Official data bringing news that Britain has avoided a triple-dip recession brought sighs of relief all round but the fact that the economy grew by 0.3pc in the first three months of the year owed no thanks to the manufacturing sector.
The rise was better than the 0.1pc growth that economic pundits predicted but it was mostly driven a 0.6pc hike in the all-powerful service industries and produced what one expert called a “skewed upturn”.
Manufacturing output fell by 0.3% while construction output fell by 2.5% as “surveys of manufacturing and construction signaled ongoing downturns in March, with the goods-producing sector seeing the rate of decline gather further momentum”.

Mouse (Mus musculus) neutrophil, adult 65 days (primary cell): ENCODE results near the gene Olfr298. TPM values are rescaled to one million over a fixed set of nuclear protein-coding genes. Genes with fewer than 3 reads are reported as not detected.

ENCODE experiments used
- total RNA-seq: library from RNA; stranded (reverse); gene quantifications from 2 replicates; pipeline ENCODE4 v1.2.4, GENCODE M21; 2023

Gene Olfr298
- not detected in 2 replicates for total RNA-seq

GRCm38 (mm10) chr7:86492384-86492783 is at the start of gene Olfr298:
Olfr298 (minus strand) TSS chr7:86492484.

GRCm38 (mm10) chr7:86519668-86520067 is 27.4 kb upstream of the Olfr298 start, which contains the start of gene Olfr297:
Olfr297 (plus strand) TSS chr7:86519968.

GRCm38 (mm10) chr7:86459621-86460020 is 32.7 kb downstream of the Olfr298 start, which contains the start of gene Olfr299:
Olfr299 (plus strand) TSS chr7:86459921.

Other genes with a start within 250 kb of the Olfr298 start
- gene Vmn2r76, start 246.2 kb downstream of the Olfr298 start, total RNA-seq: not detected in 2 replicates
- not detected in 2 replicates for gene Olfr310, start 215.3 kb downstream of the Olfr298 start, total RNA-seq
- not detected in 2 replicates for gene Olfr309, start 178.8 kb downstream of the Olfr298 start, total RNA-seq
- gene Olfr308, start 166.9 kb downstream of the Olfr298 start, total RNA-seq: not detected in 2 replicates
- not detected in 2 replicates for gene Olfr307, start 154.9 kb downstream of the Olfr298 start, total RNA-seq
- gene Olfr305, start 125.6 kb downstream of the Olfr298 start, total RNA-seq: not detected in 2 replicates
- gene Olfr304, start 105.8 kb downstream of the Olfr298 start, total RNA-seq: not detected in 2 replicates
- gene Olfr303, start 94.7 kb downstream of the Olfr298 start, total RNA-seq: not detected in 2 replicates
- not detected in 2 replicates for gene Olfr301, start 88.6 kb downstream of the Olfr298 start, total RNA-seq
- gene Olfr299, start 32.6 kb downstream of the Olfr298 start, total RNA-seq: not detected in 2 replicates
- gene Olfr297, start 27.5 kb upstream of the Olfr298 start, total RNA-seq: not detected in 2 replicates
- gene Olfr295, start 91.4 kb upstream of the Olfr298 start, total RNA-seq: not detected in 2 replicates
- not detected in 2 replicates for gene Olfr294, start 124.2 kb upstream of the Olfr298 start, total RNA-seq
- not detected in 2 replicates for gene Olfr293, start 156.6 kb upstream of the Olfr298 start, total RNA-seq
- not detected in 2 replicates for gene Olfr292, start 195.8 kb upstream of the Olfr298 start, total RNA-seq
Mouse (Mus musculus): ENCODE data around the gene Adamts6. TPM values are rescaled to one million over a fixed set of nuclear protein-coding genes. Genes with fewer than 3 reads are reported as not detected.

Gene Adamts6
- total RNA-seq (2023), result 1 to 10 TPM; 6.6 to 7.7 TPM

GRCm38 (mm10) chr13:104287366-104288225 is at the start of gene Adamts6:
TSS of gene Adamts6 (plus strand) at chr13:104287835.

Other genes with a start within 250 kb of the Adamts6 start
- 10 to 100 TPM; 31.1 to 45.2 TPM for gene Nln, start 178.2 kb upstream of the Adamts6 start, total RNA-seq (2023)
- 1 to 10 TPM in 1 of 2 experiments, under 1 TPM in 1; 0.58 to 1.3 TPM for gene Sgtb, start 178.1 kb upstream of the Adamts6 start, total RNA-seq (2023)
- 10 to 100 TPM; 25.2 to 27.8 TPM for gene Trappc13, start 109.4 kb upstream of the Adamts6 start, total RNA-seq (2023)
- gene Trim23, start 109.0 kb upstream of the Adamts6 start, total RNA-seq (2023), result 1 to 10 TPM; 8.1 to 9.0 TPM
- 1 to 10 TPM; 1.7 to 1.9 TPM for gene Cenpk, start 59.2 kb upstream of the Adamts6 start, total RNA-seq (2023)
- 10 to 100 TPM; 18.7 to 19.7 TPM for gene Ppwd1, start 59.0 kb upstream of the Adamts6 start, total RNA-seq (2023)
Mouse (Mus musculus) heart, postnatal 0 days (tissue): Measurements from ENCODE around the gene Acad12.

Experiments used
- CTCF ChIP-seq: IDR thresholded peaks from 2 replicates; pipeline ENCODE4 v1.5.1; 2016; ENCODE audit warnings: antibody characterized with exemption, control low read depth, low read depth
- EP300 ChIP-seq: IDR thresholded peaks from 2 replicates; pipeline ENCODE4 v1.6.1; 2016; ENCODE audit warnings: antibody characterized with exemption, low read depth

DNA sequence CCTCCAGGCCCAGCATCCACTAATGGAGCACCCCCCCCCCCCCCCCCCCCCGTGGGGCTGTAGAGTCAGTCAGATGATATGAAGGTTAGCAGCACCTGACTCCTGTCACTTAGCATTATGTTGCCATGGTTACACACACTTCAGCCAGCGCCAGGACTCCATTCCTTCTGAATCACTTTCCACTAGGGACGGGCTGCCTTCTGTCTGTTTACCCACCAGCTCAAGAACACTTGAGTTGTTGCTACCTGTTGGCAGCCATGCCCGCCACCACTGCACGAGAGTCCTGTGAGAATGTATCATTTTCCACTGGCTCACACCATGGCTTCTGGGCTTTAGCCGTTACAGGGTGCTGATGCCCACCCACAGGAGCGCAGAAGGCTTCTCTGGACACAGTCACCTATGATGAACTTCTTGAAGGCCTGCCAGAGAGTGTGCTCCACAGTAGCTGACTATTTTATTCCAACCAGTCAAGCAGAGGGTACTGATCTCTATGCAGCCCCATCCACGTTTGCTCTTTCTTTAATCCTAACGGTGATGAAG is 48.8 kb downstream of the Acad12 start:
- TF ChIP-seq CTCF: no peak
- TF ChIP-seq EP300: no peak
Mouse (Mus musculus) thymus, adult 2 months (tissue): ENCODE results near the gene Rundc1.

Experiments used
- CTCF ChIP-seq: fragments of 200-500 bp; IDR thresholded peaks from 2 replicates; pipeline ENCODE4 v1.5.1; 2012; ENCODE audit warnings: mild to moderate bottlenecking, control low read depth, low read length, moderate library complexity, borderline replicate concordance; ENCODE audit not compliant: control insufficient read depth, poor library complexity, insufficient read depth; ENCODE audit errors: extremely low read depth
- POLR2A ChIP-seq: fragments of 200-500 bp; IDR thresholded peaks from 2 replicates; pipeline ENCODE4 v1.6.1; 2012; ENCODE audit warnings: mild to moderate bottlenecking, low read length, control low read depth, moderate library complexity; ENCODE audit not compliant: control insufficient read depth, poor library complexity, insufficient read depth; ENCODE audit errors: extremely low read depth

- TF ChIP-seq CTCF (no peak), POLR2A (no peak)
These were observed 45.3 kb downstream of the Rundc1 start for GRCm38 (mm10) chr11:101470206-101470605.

Chris Williamson, chief economist at Markit, said: “The worry is that, even if the economy is gaining some momentum, the best we can expect is very meager growth for as long as inflation runs high and the eurozone crisis rolls on,” adding that a continuation of growth in the second quarter was by no means assured and no cause for complacency that the recovery was back on track.
However, Terry Scuoler, Chief Executive of the manufacturers’ organisation EEF, said the data represented “modestly good news” bur urged the government to deliver on commitments to increase investment in infrastructure and increase competition in the banking sector.
This material is protected by copyright Ken Hurst 2012.